Conversion of data from a flat file format to an XML instance requires proper understanding of the underlying flat file data structure, as discussed above and illustrated in
Any application that processes well-formed XML can use XML schema formalism to express syntactic, structural and value constraints applicable to its document instances. The XML schema formalism allows constraint checking to be described and implemented for a wide spectrum of XML applications.
An XML schema consists of components such as type definitions and element declarations. These can be used to assess the validity of well-formed elements and attribute information items, and furthermore may specify augmentations to those items and their descendants. This augmentation makes explicit information which may have been implicit in the original document, such as normalized and/or default values for attributes and elements and the types of element and attribute information items.
According to one embodiment of the invention, either of the schema representations illustrated in
Parsing Logic Implementation
Referring back to
In one embodiment, annotations and control attributes with namespace, xmlns:t2xml=“http://xmlns.oracle.com/t2xml” are introduced. These control attributes and annotations are added in the element declarations in XML schema 120, for example, by a human user to mark the XML root element, physical container definition (records), and contained objects (fields) as per the flat file structure.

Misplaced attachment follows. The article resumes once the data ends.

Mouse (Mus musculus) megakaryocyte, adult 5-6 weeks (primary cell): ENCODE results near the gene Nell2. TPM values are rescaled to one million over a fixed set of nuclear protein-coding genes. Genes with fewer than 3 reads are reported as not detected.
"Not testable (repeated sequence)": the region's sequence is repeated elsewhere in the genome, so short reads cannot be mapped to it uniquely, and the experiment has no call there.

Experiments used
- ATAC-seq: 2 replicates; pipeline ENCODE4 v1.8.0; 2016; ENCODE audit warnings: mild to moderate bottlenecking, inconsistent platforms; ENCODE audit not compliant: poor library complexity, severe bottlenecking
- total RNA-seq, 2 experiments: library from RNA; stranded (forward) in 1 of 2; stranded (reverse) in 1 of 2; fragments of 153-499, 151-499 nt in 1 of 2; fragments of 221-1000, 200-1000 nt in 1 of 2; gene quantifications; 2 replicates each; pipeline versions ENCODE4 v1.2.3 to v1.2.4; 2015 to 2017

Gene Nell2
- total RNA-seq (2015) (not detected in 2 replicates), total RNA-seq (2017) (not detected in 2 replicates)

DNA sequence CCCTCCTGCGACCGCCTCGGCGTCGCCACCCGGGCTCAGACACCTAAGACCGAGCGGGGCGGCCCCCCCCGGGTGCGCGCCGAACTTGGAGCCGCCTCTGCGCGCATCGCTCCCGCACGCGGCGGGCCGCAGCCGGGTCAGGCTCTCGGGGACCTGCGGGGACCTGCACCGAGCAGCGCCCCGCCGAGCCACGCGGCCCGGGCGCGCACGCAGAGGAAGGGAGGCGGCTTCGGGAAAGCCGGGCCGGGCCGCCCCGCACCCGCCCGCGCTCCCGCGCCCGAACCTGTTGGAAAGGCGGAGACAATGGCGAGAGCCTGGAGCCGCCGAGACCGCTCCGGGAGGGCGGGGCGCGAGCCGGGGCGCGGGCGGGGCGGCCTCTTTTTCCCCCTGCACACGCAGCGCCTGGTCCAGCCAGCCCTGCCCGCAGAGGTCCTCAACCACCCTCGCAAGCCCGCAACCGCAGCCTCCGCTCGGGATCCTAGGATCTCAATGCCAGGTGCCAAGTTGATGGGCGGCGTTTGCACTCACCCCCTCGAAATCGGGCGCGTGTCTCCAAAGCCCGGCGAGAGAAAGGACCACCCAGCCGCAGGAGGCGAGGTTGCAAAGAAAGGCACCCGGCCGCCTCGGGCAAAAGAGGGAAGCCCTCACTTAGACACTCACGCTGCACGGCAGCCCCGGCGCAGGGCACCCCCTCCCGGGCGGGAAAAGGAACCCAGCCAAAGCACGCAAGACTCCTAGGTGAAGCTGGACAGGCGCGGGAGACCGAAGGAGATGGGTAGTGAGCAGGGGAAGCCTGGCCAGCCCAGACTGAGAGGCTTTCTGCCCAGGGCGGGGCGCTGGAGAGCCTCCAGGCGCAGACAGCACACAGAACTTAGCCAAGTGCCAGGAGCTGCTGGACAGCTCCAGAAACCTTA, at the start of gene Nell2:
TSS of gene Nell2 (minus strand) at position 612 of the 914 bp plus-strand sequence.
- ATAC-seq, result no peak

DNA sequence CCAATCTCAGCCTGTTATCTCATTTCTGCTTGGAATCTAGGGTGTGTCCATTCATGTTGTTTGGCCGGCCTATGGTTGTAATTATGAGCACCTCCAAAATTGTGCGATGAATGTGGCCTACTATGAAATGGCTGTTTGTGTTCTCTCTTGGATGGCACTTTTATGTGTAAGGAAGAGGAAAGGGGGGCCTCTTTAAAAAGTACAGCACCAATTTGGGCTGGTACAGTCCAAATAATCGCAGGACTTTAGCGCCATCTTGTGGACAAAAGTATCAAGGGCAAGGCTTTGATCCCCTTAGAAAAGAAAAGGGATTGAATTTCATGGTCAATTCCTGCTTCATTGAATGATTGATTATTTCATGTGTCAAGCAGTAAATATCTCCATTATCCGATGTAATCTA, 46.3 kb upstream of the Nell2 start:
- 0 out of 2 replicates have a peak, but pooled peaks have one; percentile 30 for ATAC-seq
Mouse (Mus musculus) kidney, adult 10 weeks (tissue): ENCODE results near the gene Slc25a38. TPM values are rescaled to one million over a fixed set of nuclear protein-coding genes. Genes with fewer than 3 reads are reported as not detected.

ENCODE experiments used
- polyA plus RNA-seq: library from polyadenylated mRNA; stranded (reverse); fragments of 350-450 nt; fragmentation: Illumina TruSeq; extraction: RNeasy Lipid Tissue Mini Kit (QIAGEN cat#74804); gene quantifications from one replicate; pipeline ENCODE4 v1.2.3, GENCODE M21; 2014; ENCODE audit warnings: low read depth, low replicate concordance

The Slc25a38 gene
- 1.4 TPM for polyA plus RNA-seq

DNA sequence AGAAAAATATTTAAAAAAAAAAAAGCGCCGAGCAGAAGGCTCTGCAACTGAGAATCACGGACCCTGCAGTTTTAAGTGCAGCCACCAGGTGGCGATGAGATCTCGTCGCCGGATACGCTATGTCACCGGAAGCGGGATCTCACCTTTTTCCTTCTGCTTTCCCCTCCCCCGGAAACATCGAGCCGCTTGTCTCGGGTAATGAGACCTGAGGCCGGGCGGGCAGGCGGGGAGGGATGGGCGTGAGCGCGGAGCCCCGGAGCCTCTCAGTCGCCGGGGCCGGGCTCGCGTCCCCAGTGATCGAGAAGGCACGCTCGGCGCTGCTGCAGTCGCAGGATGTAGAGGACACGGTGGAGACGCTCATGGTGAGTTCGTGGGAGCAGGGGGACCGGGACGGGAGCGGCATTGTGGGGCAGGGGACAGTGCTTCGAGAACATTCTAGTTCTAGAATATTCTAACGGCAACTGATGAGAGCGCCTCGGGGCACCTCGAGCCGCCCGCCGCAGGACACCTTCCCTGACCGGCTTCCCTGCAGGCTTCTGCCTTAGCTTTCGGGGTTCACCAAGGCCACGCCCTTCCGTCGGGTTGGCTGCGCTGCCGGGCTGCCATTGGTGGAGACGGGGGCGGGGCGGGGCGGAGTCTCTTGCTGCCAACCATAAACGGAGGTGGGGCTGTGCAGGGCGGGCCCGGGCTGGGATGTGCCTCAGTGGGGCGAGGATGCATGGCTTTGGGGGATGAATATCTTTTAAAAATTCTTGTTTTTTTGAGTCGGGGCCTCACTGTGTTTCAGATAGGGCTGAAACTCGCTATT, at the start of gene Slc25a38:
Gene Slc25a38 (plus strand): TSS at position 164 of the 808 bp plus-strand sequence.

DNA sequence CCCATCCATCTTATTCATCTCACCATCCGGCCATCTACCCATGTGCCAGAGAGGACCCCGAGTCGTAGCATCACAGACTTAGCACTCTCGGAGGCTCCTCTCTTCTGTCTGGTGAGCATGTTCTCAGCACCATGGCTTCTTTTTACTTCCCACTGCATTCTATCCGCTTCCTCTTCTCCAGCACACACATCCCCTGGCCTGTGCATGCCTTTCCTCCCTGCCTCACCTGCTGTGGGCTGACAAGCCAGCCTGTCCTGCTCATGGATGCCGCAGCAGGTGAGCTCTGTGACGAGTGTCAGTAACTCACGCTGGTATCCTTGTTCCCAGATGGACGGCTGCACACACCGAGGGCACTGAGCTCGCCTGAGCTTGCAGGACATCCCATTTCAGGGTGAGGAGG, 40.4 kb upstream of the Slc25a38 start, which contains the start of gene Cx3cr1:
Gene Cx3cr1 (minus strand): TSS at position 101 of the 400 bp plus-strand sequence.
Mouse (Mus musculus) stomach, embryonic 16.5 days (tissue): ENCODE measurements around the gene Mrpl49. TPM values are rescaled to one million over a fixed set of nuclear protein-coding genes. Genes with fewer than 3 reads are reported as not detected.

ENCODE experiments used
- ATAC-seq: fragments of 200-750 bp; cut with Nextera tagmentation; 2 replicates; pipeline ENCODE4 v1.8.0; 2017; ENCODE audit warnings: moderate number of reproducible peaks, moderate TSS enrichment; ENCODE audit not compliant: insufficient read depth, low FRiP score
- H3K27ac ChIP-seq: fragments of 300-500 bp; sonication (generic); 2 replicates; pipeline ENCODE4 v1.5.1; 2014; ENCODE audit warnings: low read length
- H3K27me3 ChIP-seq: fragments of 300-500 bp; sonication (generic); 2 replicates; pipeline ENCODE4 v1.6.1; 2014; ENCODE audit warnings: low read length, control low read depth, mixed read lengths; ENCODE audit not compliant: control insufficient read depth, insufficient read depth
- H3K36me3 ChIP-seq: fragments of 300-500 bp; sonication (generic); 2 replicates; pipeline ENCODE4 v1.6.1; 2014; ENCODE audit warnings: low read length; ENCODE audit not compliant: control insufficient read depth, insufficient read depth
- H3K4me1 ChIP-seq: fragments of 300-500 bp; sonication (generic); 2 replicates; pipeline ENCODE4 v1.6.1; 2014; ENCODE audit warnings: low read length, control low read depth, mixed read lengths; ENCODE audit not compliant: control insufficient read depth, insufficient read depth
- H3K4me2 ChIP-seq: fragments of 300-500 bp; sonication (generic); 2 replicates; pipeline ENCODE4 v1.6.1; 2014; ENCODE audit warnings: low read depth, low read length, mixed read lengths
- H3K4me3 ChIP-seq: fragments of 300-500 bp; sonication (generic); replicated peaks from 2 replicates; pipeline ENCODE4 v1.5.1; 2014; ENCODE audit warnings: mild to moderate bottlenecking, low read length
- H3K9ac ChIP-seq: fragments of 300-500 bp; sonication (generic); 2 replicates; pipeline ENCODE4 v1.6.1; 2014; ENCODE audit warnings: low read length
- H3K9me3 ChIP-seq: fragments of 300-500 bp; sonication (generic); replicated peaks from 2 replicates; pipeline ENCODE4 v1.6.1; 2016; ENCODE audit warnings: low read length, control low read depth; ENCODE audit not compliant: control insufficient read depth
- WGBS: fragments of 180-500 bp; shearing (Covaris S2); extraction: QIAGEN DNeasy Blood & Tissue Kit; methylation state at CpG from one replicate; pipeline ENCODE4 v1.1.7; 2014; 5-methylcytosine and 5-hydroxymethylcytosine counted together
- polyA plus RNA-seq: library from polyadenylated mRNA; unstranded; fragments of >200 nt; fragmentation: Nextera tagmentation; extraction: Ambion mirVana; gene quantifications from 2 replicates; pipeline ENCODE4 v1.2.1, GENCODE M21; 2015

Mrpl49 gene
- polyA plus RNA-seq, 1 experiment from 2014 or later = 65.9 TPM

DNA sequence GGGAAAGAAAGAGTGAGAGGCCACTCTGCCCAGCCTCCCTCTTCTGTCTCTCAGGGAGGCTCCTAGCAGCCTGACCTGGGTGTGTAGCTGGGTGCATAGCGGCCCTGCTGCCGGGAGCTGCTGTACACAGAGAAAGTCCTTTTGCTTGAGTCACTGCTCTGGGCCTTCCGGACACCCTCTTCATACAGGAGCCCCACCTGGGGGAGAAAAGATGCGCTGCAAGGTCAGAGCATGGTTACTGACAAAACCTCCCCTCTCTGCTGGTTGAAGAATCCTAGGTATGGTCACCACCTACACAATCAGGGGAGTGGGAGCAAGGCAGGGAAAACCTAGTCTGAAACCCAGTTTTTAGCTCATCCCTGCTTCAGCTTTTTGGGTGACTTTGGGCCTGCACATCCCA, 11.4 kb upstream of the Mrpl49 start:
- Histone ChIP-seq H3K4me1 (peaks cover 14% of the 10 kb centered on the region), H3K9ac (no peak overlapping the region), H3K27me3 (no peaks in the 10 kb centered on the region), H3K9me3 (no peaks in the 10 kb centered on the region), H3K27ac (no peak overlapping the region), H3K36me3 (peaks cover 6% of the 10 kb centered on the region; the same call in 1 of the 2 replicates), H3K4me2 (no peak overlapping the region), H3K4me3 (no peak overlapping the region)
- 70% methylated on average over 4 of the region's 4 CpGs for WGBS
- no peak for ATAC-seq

In one embodiment of the invention, the attributes minOccurs and maxOccurs are involved in determining repetitions of containers (or records); depending upon the value of the minOccurs and maxOccurs, the optional and required containers are decided. For example, if minOccurs is “0,” the container is optional; if it is more than “0,” the container is mandatory. If maxOccurs is “unbounded,” the number of containers is decided depending upon the records in the actual flat file. However, if a number is prespecified in the schema, that number of records is anticipated to be in the flat file.
One embodiment of the invention is hereby illustrated wherein control attributes as discussed above are used in the schema to mark parsing logic instruction for a comma-delimited flat file (illustrated in